Cholesterol, is it good or bad?

artery and Cholesterol

High levels of cholesterol in the blood lead to diseases of the circulatory system. These are one of the main causes of death in Spain. They account for 30 % of deaths per year. Diet is also a key factor in keeping the heart and circulatory system healthy. In addition, olive oil is a food that protects the heart, as we will see below.

Index:

  1. Definition
  2. How to lower cholesterol naturally?
  3. What are the symptoms of high cholesterol?
  4. What are normal blood cholesterol levels?

Summary: Cholesterol is a problem that affects a large number of people in the world. To keep it at bay, it is important to lead a healthy life, to take care of our diet and to use olive oil. Finally, in our shop in Las Rozas de Madrid you have at your disposal the best olive oil in Spain. Brands such as: Casas de Hualdo, Oro del Desierto, Vieira, etc.

Other interesting articles: Important characteristics of olive oil

1. Definition

Cholesterol is a lipid found in our organism and forms part of cell membranes and other molecules of great biological importance, such as hormones, vitamin D and bile acids.

We obtain cholesterol from animal products, not from plant products, as it does not exist in them. The animal products with the most cholesterol are brains, kidneys, liver, eggs, caviar, etc. Our body also obtains cholesterol through its synthesis in the liver.

Cholesterol is transported through the body via the blood, but as it is a lipid and does not dissolve in water, cholesterol is surrounded by hydrophilic proteins (molecules with an affinity for water, which dissolve in water), forming lipoproteins. Two main types of lipoproteins are formed in the body:

– HDL: High-density lipoproteins, popularly known as “good cholesterol”. These lipoproteins transport excess cholesterol from cells throughout the body to the liver, where the cholesterol is removed as such or in the form of bile salts. Put more simply, HDL is the rubbish truck that collects excess cholesterol from the cells and transports it to the liver for disposal.

– LDL: Low-density lipoproteins, popularly known as “bad cholesterol”. They circulate throughout the body and deposit cholesterol in all the body’s cells. The problem is that if there is an excess of LDL, then it is deposited on the walls of the arteries, making it difficult for the blood to circulate. Put more simply, it is the delivery truck that transports new cholesterol to various parts of the body.

Cholesterol is therefore a key molecule in the human body, but the problem lies in excess cholesterol and the disruption of the balance between HDL and LDL lipoproteins. This balance can be upset by excess consumption of saturated fat, hereditary factors and lack of exercise.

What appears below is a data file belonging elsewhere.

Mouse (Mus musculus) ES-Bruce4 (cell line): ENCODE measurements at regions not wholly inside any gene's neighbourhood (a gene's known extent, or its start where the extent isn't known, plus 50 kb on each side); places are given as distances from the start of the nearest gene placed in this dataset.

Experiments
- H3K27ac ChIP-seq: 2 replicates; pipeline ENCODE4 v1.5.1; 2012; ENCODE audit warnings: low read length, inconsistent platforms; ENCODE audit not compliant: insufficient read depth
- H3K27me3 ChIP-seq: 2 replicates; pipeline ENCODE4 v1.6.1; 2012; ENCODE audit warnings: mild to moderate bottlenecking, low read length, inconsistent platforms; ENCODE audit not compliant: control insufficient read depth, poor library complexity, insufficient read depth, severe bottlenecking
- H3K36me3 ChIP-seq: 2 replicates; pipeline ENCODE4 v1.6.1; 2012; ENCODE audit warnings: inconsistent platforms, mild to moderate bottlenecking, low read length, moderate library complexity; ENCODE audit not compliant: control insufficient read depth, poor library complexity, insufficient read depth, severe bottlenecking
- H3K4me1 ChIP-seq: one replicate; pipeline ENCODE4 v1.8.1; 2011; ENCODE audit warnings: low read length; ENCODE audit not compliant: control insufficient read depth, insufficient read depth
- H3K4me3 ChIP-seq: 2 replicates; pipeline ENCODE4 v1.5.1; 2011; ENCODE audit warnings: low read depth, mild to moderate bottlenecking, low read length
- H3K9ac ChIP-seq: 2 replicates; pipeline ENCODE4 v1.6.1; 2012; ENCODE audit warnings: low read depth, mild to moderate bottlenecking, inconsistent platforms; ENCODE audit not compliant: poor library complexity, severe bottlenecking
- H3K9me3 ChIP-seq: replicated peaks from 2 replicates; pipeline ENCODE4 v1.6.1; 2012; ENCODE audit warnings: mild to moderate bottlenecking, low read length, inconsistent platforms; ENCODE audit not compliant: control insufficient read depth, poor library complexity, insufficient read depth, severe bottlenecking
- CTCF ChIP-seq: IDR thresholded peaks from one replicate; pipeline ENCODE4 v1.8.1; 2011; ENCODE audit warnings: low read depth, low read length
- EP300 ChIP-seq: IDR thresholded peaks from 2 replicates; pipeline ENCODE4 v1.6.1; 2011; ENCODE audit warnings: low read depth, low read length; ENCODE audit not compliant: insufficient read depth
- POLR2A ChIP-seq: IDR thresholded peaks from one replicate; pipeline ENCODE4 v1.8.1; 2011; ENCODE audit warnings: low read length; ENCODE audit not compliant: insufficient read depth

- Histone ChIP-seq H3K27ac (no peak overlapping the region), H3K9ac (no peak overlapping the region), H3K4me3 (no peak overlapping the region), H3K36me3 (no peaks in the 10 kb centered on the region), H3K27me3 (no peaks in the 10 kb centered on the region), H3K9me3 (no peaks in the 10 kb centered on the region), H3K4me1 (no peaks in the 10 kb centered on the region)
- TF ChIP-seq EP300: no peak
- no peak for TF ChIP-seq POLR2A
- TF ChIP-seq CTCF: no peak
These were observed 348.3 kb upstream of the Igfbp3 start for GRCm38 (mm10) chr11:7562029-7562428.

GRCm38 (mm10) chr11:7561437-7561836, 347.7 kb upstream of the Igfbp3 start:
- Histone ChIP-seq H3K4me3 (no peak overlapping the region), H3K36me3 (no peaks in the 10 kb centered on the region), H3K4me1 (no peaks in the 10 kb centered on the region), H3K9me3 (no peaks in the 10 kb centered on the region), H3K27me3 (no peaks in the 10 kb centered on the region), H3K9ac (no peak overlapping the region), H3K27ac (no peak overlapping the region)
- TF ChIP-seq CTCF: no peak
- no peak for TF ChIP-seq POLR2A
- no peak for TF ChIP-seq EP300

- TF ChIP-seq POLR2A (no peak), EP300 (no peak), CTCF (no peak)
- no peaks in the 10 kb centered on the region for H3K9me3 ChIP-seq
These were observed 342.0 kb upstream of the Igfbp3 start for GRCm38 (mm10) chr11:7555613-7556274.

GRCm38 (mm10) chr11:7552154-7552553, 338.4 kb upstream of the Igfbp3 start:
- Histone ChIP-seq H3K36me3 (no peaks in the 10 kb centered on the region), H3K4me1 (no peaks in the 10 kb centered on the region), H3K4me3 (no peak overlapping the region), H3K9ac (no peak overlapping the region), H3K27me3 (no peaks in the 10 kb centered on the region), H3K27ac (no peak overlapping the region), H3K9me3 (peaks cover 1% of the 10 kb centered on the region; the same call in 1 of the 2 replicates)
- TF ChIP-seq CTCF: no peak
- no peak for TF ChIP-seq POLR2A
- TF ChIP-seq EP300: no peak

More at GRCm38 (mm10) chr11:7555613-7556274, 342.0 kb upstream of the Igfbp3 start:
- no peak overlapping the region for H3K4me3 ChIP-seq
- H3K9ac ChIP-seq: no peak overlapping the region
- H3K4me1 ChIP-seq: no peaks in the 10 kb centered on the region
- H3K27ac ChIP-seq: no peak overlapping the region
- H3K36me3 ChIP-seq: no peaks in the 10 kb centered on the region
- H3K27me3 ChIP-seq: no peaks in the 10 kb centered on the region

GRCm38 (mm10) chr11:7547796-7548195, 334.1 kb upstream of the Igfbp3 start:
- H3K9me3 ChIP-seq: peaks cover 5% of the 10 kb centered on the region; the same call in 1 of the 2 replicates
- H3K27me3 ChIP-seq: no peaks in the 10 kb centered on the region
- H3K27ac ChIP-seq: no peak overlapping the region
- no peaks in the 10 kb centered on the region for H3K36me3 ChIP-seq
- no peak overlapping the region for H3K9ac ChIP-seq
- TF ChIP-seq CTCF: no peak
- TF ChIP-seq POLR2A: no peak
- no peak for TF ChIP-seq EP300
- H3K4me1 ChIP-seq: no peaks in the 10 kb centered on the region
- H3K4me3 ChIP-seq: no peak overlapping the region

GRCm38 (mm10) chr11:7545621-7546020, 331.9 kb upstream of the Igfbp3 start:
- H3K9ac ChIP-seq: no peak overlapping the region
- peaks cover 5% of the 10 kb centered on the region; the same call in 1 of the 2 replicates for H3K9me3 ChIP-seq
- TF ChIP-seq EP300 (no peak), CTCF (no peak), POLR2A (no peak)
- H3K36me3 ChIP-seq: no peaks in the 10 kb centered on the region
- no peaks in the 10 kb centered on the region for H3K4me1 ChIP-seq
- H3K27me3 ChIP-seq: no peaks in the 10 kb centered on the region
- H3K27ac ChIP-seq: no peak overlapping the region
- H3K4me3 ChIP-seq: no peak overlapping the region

2. How can it be reduced naturally?

It is particularly important to regulate saturated fat intake to control its levels in the blood. Numerous scientific studies have shown that replacing saturated fats with monounsaturated fats, in particular extra virgin olive oil (oil made up mainly of monounsaturated fats), leads to a reduction in plasma levels.

Seed oils, such as sunflower, corn and soya, contain linoleic acid. Linoleic acid lowers total and LDL cholesterol levels. However, olive oil consists mostly of oleic acid and to a much lesser extent of linoleic acid. Oleic acid (a monounsaturated fatty acid), in addition to lowering blood cholesterol and LDL lipoprotein levels more than linoleic acid, slightly increases HDL lipoprotein and reduces LDL oxidation. Oxidation of LDL promotes thrombosis, a heart disease that impedes blood flow, leading to blood death.

Olive oil and preferably extra virgin olive oil is not the only food that lowers blood cholesterol, but there are other products that we recommend adding to the diet, such as: walnuts, Iberian ham, preferably acorn-fed, red wine, nuts, pulses, wholegrain cereals, red fruits, lecithins and soya, and processed foods, industrial pastries and chips, which contain trans fats, should be avoided.

Photo 1. Doctors always recommend extra virgin olive oil.

3. What are the symptoms of high cholesterol?

High cholesterol levels in the blood can only be detected early by a blood test. Some manifestations of our body could be a sign of this excess of sterols, cholesterol. These are assumptions, as the blood test is the only test that confirms the true level of cholesterol in the blood. Other signs may be very clear, but would have already caused great damage to our body or even death.

People with the following characteristics should pay more attention to their cholesterol level. Whenever we take an initiative it should always be accompanied by our doctor.

  • Genetic inheritance: If a relative suffers from hypercholesterolaemia, we may have inherited it.
  • It may be accompanied by other liver, kidney or hormonal diseases.
  • Consumption of certain pharmacological products
  • Excessive intake of saturated fats and sugars. Trans acids and industrial pastries increase cholesterol levels, especially bad cholesterol.
  • After menopause in women
  • In older people
  • Stress
  • Tobacco consumption
  • Diseases that can be caused by its high level:

Among the most serious and dangerous diseases that it causes us are the following two:

  • Heart attack
  • Stroke

Some symptoms that can indicate a high level are:

  • Loss of balance or dizziness
  • Chest and headaches
  • Xanthomas: small yellow bumps or pimples near the eye.

4. What are normal blood levels?

Cholesterolaemia levels in the blood are now considered normal by doctors to be 200 mg/dl. Levels above 240 mg/dl are considered high.

HDL levels above 60 mg/dl protect against cardiovascular disease.

LDL levels should be between 100 and 129 mg/dl. Levels above 160 mg/dl are considered high.

Sources

Medine Plus health encyclopaedia

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